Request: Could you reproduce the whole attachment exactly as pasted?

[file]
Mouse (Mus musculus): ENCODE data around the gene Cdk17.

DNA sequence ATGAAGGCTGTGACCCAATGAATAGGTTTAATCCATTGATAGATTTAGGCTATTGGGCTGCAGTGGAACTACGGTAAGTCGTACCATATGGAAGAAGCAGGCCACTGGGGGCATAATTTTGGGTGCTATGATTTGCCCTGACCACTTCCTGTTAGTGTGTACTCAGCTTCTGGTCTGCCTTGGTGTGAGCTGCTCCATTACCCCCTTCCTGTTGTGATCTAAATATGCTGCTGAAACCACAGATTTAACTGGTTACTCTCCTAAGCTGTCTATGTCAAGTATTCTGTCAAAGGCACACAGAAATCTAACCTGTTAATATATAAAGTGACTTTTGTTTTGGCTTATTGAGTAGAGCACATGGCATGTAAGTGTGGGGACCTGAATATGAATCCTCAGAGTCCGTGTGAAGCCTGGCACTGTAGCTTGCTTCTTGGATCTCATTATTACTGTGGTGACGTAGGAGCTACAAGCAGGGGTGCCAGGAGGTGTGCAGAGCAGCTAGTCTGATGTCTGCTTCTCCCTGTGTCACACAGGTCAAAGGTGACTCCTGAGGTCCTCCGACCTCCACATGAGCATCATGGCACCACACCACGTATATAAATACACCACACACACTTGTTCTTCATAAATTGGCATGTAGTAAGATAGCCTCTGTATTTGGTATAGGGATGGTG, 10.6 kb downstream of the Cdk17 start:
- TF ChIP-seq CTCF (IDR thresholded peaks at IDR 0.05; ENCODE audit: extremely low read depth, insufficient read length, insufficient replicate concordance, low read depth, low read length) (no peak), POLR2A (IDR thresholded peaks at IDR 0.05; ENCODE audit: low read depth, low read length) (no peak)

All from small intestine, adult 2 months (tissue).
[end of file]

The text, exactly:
Mouse (Mus musculus): ENCODE data around the gene Cdk17.

DNA sequence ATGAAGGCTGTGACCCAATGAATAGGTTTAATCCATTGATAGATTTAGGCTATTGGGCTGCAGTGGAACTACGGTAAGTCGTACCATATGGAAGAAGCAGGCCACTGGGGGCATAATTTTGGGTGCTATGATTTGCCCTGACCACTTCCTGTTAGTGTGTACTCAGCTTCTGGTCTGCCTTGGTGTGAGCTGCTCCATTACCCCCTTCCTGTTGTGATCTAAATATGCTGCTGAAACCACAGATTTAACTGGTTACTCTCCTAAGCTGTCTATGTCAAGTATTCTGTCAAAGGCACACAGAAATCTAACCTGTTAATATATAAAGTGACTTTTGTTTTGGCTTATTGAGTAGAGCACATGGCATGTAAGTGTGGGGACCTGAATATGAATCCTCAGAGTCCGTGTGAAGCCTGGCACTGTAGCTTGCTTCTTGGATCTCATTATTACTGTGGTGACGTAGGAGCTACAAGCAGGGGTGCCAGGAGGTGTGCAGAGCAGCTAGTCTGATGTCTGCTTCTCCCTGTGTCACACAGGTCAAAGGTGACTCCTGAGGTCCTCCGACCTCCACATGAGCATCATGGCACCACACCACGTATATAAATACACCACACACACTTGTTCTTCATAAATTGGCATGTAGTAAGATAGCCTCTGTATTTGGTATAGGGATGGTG, 10.6 kb downstream of the Cdk17 start:
- TF ChIP-seq CTCF (IDR thresholded peaks at IDR 0.05; ENCODE audit: extremely low read depth, insufficient read length, insufficient replicate concordance, low read depth, low read length) (no peak), POLR2A (IDR thresholded peaks at IDR 0.05; ENCODE audit: low read depth, low read length) (no peak)

All from small intestine, adult 2 months (tissue).